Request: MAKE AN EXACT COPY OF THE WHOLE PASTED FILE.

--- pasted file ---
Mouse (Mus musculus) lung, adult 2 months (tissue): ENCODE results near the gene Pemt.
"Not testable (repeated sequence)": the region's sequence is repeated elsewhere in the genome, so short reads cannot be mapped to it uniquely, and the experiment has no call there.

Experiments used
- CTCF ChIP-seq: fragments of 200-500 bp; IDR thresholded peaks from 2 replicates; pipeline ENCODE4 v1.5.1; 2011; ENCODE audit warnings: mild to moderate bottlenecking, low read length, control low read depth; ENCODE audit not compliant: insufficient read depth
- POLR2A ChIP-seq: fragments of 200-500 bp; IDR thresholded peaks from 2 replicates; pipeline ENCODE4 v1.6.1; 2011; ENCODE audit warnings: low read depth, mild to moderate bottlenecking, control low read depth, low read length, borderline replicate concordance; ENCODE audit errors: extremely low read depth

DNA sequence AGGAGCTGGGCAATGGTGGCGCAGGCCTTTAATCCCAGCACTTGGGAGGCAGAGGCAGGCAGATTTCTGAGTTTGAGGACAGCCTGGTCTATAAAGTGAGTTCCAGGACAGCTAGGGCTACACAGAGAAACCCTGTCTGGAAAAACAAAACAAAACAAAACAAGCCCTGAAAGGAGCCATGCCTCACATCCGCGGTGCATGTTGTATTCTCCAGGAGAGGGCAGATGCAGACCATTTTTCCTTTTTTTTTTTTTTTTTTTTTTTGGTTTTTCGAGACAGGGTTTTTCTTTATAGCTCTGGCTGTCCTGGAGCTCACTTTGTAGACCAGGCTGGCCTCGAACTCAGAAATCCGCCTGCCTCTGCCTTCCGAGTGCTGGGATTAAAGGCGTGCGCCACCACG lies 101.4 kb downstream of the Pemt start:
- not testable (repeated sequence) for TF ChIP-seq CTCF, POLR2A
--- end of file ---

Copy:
Mouse (Mus musculus) lung, adult 2 months (tissue): ENCODE results near the gene Pemt.
"Not testable (repeated sequence)": the region's sequence is repeated elsewhere in the genome, so short reads cannot be mapped to it uniquely, and the experiment has no call there.

Experiments used
- CTCF ChIP-seq: fragments of 200-500 bp; IDR thresholded peaks from 2 replicates; pipeline ENCODE4 v1.5.1; 2011; ENCODE audit warnings: mild to moderate bottlenecking, low read length, control low read depth; ENCODE audit not compliant: insufficient read depth
- POLR2A ChIP-seq: fragments of 200-500 bp; IDR thresholded peaks from 2 replicates; pipeline ENCODE4 v1.6.1; 2011; ENCODE audit warnings: low read depth, mild to moderate bottlenecking, control low read depth, low read length, borderline replicate concordance; ENCODE audit errors: extremely low read depth

DNA sequence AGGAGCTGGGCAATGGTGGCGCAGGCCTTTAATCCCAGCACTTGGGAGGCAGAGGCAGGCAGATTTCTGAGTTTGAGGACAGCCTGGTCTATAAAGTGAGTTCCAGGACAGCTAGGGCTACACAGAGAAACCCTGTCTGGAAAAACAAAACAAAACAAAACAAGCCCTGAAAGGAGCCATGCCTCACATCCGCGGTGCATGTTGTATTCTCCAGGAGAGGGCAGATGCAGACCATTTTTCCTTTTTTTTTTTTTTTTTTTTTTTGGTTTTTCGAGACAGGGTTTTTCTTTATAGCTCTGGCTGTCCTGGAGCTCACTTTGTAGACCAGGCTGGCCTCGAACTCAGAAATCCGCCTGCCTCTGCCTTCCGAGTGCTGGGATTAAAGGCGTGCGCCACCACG lies 101.4 kb downstream of the Pemt start:
- not testable (repeated sequence) for TF ChIP-seq CTCF, POLR2A